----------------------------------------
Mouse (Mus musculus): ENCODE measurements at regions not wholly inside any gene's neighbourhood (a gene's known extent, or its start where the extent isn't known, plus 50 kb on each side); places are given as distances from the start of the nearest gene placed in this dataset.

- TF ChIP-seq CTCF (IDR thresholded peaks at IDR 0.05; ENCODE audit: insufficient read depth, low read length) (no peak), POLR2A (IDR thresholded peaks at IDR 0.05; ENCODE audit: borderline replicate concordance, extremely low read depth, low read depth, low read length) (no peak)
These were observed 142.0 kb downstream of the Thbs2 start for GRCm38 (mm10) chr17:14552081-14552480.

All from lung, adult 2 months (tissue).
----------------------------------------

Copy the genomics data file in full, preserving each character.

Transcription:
Mouse (Mus musculus): ENCODE measurements at regions not wholly inside any gene's neighbourhood (a gene's known extent, or its start where the extent isn't known, plus 50 kb on each side); places are given as distances from the start of the nearest gene placed in this dataset.

- TF ChIP-seq CTCF (IDR thresholded peaks at IDR 0.05; ENCODE audit: insufficient read depth, low read length) (no peak), POLR2A (IDR thresholded peaks at IDR 0.05; ENCODE audit: borderline replicate concordance, extremely low read depth, low read depth, low read length) (no peak)
These were observed 142.0 kb downstream of the Thbs2 start for GRCm38 (mm10) chr17:14552081-14552480.

All from lung, adult 2 months (tissue).